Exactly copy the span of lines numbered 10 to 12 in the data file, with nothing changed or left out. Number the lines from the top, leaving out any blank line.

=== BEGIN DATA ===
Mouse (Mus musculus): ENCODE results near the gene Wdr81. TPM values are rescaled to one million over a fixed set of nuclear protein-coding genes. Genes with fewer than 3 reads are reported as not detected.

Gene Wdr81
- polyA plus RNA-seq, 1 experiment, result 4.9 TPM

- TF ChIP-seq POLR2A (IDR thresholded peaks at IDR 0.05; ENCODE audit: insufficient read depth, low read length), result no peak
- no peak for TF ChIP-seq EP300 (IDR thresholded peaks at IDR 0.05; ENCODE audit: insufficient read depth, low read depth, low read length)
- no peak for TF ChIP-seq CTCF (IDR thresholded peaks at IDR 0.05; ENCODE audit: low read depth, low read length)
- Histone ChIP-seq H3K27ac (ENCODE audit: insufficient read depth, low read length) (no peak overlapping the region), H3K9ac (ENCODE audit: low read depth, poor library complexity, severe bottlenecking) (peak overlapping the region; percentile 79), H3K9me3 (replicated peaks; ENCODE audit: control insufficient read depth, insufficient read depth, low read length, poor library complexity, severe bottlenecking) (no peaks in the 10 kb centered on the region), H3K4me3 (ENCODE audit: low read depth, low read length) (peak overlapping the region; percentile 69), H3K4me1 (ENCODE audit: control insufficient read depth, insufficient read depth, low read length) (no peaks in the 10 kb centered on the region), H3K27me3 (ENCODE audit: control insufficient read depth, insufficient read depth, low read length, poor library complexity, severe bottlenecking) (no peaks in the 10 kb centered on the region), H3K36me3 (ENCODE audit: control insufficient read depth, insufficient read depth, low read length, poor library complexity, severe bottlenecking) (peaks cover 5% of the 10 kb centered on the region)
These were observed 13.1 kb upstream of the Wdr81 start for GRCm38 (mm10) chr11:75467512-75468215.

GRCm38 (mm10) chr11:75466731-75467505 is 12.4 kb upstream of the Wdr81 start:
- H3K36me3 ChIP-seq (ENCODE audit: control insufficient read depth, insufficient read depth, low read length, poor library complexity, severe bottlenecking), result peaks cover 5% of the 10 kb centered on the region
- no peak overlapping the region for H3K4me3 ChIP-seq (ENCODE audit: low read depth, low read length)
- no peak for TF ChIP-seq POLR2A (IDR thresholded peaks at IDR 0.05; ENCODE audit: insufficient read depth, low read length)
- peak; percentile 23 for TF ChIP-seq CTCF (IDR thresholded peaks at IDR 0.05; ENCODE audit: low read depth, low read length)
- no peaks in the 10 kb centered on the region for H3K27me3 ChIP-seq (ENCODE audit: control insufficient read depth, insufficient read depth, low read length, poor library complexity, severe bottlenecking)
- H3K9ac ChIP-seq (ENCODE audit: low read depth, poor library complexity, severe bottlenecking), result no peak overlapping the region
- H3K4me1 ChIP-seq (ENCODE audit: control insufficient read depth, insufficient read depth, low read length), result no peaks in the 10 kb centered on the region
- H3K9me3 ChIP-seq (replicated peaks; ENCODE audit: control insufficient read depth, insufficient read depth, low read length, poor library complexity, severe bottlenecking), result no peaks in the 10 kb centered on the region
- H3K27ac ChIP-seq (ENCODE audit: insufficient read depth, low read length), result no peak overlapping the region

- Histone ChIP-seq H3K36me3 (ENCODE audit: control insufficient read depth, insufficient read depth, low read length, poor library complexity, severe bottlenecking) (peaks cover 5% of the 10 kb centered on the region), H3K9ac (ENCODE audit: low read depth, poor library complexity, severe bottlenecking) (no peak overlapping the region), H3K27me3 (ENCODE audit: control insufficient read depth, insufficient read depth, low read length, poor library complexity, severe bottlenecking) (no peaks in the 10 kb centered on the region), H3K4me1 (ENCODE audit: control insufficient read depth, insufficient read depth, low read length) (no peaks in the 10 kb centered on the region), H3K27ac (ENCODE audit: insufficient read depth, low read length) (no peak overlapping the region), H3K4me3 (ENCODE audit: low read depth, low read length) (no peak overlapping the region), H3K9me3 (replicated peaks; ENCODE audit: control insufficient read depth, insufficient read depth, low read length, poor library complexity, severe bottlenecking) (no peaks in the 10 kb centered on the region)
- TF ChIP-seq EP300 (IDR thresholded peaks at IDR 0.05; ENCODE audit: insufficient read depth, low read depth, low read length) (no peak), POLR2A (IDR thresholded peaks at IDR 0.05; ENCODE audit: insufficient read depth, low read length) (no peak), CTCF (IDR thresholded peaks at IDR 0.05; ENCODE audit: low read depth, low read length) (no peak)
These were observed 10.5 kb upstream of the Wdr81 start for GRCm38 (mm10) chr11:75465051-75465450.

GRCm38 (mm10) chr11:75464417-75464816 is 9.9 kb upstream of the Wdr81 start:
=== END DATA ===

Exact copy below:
- H3K36me3 ChIP-seq (ENCODE audit: control insufficient read depth, insufficient read depth, low read length, poor library complexity, severe bottlenecking), result peaks cover 5% of the 10 kb centered on the region
- no peak overlapping the region for H3K4me3 ChIP-seq (ENCODE audit: low read depth, low read length)
- no peak for TF ChIP-seq POLR2A (IDR thresholded peaks at IDR 0.05; ENCODE audit: insufficient read depth, low read length)